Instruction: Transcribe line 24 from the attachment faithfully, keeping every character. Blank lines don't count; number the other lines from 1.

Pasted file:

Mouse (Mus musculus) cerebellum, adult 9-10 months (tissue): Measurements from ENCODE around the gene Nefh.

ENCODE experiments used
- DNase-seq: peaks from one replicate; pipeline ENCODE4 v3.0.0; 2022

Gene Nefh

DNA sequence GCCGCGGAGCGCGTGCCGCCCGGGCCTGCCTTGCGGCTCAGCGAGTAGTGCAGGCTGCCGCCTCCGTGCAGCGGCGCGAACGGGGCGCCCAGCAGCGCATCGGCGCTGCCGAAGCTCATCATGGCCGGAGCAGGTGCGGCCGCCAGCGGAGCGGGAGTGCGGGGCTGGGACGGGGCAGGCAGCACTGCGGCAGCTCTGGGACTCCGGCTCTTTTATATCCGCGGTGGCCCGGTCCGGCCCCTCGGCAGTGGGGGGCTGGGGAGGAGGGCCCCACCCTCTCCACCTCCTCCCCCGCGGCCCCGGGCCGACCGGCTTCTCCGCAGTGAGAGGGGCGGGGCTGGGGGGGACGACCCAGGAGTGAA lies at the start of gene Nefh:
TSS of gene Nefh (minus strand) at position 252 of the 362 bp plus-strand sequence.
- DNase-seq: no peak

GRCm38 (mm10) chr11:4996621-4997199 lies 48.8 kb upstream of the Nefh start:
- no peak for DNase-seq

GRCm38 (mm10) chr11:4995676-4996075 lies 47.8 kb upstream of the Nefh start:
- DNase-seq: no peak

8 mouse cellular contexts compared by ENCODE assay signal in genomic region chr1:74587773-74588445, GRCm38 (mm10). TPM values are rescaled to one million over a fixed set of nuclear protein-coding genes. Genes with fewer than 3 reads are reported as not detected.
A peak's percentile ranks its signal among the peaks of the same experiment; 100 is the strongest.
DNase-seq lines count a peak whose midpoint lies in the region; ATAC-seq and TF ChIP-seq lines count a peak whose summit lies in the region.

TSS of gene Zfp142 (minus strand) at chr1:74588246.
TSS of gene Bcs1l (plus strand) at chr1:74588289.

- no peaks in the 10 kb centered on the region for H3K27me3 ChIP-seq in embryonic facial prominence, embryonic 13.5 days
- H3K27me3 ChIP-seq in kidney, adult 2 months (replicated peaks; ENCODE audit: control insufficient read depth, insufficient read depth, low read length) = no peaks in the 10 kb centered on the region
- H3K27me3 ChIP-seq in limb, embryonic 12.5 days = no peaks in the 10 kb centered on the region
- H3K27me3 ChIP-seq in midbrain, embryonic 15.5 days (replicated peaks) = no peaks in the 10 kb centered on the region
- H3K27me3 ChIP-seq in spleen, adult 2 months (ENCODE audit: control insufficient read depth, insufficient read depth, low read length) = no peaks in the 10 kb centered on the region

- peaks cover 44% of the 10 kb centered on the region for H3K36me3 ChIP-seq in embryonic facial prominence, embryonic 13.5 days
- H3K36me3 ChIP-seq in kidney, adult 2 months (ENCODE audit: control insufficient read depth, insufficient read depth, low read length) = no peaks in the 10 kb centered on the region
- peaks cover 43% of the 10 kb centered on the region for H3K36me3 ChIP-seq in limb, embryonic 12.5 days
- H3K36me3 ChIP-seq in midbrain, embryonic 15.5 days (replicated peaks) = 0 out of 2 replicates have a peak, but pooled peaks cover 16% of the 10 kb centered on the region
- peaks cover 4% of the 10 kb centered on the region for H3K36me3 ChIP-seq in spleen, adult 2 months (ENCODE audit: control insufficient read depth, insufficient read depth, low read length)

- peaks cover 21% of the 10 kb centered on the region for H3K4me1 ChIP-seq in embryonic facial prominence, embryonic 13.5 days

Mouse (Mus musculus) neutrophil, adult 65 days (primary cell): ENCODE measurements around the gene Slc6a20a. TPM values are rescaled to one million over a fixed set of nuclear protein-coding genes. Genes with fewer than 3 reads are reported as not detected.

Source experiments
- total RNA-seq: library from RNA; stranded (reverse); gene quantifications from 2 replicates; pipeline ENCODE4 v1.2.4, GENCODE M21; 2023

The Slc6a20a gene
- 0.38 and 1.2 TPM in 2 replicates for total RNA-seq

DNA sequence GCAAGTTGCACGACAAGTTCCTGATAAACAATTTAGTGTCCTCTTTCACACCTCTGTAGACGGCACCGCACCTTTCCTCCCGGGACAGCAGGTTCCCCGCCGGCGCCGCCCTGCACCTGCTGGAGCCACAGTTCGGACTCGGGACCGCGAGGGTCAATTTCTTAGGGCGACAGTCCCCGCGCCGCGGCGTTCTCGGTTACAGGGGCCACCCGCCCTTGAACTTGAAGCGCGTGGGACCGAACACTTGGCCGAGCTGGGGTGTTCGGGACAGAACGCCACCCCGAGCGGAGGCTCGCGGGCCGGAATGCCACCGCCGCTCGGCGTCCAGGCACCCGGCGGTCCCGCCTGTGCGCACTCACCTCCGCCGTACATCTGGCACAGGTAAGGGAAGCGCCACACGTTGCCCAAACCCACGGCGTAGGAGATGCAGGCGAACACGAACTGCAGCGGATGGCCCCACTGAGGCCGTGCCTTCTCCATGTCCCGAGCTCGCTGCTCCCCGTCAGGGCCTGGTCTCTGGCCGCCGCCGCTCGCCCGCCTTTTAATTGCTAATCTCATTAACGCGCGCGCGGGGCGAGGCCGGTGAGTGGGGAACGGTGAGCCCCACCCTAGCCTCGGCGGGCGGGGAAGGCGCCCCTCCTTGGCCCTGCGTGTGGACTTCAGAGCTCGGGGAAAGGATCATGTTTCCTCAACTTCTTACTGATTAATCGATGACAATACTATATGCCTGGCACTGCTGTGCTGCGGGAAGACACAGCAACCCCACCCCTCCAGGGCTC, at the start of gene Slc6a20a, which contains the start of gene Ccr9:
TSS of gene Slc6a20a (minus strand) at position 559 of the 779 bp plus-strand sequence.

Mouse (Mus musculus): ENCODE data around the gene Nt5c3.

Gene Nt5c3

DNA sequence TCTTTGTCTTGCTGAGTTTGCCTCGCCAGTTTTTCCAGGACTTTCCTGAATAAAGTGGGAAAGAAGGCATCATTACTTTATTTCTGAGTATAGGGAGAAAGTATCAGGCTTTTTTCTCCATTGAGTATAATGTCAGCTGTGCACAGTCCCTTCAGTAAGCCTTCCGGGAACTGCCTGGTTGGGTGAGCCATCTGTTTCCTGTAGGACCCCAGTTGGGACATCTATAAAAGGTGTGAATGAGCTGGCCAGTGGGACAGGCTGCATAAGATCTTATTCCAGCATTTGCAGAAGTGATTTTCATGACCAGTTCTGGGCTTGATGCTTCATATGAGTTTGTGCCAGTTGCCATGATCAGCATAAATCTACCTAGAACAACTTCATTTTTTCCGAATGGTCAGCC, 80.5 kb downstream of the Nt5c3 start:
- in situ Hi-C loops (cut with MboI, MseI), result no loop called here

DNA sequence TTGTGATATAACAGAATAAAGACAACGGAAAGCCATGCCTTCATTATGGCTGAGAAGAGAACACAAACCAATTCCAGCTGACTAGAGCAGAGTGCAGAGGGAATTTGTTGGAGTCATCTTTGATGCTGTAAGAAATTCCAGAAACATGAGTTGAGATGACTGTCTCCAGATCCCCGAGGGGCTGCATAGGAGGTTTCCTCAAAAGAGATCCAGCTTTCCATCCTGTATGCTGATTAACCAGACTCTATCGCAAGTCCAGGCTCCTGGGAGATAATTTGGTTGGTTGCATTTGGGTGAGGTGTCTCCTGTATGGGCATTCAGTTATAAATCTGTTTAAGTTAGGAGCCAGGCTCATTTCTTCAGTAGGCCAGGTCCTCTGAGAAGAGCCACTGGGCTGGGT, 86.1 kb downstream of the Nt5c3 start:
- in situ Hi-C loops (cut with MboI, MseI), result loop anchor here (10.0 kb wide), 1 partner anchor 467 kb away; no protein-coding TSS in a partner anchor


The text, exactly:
- peaks cover 43% of the 10 kb centered on the region for H3K36me3 ChIP-seq in limb, embryonic 12.5 days